Title and author
Uncle Tungsten by Oliver Sacks
What’s it about?
Part memoir, part chemical history. Sacks takes the reader on a journey through chemical history and his own childhood, where he’s discovering and carefully nurturing a love for chemistry and the chemical elements. Spoiler alert – he ends up becoming a doctor and not a chemist – WUT.
What are the good bits?
I thought the memoir parts of the book were better than the parts about the history of the elements. Human stories eh? Apparently they’re engaging or something.
What are the not-so-good bits?
I don’t know if it counts as a ‘not-so-good’ bit, but there is a part close to the beginning about the Sacks family dog that really got to me, in a very not nice way. I think this is more a demonstration of the authors writing prowess that it affected me in such a way. And that I really love my dog.
I was also annoyed by the frequency and size of the footnotes, until I came to the part of the book where Sacks explains why he has such a fondness for footnotes. Then I forgave him.1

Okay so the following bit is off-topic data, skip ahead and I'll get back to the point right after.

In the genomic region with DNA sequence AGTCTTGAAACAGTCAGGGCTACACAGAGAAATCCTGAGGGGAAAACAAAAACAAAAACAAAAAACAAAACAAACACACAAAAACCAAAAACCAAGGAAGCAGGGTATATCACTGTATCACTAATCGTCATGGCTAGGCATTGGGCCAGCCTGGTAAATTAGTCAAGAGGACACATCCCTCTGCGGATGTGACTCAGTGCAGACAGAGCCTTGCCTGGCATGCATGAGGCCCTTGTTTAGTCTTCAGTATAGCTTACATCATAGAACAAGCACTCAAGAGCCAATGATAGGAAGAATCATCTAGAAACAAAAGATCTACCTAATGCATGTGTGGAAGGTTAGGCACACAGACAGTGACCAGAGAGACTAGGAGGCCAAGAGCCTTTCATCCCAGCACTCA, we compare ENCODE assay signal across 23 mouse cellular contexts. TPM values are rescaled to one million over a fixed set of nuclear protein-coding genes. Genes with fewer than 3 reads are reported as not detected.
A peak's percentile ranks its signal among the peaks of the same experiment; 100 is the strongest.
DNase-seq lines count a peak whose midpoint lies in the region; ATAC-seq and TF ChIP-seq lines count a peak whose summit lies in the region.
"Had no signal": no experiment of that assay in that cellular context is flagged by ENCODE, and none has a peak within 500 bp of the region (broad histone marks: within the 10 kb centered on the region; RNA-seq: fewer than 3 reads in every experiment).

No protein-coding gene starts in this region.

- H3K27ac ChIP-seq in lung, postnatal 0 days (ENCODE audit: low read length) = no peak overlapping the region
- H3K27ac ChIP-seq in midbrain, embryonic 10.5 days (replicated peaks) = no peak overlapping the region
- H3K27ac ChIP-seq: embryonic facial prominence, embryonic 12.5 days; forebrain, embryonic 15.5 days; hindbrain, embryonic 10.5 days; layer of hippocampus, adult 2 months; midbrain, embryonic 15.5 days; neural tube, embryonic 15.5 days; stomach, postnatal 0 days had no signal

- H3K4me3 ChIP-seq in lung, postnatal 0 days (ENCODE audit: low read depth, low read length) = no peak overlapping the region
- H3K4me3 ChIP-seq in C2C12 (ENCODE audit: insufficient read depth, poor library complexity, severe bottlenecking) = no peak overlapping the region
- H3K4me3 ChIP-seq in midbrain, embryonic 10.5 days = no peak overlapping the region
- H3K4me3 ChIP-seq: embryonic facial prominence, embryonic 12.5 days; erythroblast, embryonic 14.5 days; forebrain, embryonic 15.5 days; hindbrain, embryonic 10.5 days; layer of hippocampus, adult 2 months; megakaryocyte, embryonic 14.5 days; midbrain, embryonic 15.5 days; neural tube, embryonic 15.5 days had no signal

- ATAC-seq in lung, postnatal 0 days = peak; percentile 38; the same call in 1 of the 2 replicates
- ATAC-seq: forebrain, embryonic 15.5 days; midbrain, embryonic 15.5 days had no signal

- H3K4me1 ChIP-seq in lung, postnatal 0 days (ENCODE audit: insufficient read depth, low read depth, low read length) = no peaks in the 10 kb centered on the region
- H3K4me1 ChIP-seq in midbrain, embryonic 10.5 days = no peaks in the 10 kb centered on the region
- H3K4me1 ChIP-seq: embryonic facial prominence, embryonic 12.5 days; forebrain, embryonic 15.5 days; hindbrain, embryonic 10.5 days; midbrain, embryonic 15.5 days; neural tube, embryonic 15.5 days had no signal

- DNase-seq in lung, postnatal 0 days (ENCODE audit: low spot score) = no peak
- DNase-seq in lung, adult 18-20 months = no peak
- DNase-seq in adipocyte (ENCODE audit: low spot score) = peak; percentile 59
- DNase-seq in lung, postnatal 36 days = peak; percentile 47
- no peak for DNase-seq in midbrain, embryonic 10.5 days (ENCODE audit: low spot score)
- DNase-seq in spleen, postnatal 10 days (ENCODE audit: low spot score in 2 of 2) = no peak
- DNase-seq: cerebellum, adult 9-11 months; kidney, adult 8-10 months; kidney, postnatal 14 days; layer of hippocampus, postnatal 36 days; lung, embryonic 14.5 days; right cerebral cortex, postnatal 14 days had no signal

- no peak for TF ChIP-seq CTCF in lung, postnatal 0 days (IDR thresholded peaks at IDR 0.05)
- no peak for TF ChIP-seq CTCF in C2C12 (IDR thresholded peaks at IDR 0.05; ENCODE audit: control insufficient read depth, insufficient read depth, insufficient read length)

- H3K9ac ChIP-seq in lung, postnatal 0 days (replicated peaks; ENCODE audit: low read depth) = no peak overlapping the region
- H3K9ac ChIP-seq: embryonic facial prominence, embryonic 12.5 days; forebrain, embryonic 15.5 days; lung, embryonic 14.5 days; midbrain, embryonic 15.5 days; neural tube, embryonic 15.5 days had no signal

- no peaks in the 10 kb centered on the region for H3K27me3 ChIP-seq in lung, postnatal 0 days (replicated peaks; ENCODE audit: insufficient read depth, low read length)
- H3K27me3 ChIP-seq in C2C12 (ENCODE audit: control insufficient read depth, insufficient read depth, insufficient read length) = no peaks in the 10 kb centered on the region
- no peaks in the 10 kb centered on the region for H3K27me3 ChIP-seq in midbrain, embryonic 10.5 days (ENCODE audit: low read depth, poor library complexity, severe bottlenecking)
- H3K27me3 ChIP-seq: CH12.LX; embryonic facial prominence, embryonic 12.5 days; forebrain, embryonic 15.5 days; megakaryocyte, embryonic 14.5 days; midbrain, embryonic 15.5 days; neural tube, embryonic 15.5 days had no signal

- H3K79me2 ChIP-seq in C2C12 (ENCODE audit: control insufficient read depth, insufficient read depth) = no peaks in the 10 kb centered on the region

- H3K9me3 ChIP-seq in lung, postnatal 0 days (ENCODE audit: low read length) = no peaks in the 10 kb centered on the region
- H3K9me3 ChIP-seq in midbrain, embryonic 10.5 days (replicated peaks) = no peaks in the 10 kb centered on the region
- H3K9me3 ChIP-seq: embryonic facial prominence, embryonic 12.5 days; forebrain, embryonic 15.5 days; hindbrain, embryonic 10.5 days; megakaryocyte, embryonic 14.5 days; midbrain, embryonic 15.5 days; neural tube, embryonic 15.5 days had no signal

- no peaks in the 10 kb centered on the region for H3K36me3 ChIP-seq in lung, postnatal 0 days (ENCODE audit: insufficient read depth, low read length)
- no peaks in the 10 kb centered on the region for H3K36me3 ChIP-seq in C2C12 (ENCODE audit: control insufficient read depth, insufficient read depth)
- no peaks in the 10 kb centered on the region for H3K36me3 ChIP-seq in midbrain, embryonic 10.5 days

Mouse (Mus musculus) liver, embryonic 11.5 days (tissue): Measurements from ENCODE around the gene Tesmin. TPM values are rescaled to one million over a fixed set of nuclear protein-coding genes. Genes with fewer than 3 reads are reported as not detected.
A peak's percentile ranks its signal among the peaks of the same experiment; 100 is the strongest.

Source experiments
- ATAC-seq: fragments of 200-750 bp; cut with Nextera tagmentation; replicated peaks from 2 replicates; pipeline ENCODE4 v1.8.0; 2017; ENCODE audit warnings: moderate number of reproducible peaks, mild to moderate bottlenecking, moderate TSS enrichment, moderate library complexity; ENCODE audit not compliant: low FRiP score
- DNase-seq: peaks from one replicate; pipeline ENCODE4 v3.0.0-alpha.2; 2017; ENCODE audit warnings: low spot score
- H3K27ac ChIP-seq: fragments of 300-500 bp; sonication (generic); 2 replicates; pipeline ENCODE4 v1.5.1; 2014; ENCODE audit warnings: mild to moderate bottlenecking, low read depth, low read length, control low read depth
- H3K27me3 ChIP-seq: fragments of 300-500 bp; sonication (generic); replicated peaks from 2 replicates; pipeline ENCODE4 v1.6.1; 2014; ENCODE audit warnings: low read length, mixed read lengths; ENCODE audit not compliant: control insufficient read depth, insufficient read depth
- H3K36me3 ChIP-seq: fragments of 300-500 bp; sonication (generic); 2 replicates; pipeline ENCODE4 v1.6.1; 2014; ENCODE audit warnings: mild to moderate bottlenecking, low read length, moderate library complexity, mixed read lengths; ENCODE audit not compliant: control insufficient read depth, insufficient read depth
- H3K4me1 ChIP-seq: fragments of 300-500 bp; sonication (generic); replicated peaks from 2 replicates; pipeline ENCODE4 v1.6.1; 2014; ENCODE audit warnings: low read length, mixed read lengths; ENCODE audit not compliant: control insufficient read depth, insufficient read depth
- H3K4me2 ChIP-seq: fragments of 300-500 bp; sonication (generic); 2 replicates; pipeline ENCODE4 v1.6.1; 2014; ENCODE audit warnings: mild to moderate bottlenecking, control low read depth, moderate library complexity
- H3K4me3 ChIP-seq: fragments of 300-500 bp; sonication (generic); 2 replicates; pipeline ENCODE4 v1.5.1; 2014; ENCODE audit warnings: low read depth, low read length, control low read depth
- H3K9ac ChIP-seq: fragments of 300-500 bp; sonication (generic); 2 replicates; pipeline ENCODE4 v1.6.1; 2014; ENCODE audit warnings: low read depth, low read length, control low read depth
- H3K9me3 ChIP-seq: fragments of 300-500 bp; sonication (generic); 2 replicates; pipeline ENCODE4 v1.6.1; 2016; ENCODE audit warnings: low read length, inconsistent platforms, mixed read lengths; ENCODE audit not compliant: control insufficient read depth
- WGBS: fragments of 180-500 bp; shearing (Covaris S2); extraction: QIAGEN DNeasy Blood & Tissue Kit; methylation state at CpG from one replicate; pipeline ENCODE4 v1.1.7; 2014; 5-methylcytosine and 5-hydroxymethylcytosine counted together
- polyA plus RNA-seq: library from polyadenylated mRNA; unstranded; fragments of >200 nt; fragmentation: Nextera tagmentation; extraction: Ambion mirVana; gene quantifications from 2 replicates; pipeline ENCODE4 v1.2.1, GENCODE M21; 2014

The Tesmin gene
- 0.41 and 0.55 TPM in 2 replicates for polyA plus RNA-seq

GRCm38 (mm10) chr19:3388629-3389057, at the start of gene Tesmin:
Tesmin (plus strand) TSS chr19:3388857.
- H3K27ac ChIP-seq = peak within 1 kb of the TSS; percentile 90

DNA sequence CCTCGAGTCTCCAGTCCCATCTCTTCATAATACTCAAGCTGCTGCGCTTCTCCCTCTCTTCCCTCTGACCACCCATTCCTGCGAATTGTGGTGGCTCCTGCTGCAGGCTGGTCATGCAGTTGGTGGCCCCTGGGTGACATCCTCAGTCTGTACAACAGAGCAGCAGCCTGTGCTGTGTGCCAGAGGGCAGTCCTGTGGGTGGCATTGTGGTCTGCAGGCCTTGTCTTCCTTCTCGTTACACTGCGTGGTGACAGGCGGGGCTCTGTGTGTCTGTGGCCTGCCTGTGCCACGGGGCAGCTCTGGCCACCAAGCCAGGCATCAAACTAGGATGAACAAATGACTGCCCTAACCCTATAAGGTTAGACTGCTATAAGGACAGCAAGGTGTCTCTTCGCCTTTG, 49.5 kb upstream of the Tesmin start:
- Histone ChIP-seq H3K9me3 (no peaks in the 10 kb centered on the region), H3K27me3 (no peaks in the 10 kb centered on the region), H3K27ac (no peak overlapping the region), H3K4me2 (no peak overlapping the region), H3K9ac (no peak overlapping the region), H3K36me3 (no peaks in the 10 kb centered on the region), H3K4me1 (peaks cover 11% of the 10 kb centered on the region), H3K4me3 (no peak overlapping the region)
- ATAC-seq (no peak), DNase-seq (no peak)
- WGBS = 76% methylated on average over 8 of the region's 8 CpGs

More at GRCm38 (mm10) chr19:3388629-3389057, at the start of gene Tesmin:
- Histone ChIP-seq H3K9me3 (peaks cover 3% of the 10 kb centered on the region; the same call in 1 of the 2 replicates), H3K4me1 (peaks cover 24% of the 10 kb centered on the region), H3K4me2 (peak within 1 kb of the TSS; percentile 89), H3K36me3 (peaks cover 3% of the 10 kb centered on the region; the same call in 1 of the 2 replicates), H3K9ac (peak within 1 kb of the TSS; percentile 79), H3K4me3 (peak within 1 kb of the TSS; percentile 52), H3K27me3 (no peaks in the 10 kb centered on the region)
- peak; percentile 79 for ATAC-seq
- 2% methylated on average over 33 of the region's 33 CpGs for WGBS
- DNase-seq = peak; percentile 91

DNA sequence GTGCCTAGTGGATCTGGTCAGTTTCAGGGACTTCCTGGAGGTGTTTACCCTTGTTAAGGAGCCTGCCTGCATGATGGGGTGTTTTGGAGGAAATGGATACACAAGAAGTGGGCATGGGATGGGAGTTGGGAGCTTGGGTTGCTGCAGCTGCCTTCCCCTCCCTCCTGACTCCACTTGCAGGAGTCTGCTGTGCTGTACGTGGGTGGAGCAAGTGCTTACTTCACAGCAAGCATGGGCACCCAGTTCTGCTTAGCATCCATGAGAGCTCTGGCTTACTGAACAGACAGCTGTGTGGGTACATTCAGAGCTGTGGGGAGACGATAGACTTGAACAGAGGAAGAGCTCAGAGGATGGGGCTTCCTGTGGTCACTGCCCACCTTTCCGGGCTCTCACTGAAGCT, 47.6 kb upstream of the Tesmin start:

What does it say on p216 line 17?
“I got a vertiginous, almost ecstatic satisfaction from seeing familiar terrestrial elements out in space, seeing what I had known only intellectually before, that the elements were not just terrestrial but cosmic, were indeed the building blocks of the universe”
A wonderful example of Sacks exceptional writing style, describing his observation of spectral lines viewed through his uncle’s telescope/spectroscope.
Who should read it?
Anyone, everyone. People who like things.
How good is it?
4.5 mortar and pestles out of 5
1 Well I mostly forgave him, I continue to find footnotes quite infuriating. If it’s interesting or pertinent enough to include in the book at all, why not just have it in the main body of the text? When a footnote runs over the bottom half of two entire pages, I want to punch a kitten in the face. When I have to read a book running two bookmarks, one for the main text and one for the footnotes at the end (endnotes?), I want to punch two kittens in the face.